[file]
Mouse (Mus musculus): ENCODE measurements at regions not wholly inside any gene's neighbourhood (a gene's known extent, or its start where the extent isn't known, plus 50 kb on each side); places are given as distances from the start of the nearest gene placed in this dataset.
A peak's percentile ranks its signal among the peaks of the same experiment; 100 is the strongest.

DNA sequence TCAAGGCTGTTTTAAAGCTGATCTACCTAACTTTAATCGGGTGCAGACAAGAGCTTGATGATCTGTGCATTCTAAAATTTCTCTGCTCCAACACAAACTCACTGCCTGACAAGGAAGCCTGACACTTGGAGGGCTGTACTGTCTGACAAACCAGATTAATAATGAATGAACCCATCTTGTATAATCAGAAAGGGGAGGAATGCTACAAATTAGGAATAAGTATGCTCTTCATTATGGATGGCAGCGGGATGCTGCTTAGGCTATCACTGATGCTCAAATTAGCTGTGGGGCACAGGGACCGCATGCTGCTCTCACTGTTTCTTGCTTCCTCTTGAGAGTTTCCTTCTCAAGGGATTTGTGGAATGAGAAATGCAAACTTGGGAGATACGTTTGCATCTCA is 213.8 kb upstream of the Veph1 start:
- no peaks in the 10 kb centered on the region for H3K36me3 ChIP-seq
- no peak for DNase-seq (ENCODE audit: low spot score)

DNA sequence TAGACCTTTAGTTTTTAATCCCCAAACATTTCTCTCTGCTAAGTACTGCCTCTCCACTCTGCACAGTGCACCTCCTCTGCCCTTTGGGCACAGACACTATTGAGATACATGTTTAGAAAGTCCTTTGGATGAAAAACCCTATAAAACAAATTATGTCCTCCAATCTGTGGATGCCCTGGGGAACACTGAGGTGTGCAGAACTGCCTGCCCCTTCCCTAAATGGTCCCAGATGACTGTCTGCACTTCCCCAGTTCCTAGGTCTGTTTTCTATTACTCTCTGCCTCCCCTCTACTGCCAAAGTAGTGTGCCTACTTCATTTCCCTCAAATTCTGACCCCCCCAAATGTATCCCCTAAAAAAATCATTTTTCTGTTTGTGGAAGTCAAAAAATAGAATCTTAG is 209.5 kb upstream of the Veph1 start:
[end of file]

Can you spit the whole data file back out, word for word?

Mouse (Mus musculus): ENCODE measurements at regions not wholly inside any gene's neighbourhood (a gene's known extent, or its start where the extent isn't known, plus 50 kb on each side); places are given as distances from the start of the nearest gene placed in this dataset.
A peak's percentile ranks its signal among the peaks of the same experiment; 100 is the strongest.

DNA sequence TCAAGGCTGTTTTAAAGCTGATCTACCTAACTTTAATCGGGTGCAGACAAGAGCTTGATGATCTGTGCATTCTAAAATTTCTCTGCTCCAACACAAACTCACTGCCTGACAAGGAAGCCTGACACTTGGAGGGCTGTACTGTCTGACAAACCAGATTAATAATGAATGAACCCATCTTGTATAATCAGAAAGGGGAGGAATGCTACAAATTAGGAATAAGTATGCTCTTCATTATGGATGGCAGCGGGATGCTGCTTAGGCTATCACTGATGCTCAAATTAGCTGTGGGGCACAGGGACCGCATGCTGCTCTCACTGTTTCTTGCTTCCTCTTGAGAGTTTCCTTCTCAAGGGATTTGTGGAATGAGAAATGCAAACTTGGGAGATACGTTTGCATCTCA is 213.8 kb upstream of the Veph1 start:
- no peaks in the 10 kb centered on the region for H3K36me3 ChIP-seq
- no peak for DNase-seq (ENCODE audit: low spot score)

DNA sequence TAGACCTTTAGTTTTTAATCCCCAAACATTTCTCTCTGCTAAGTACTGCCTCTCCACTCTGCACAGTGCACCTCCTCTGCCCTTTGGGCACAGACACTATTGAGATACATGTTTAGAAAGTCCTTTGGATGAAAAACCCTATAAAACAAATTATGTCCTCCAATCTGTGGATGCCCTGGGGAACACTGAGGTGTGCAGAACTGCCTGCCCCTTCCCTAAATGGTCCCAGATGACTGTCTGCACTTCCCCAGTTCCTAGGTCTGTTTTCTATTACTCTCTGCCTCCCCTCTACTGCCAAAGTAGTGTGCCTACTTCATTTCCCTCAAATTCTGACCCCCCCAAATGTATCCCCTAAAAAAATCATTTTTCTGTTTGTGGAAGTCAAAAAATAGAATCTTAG is 209.5 kb upstream of the Veph1 start: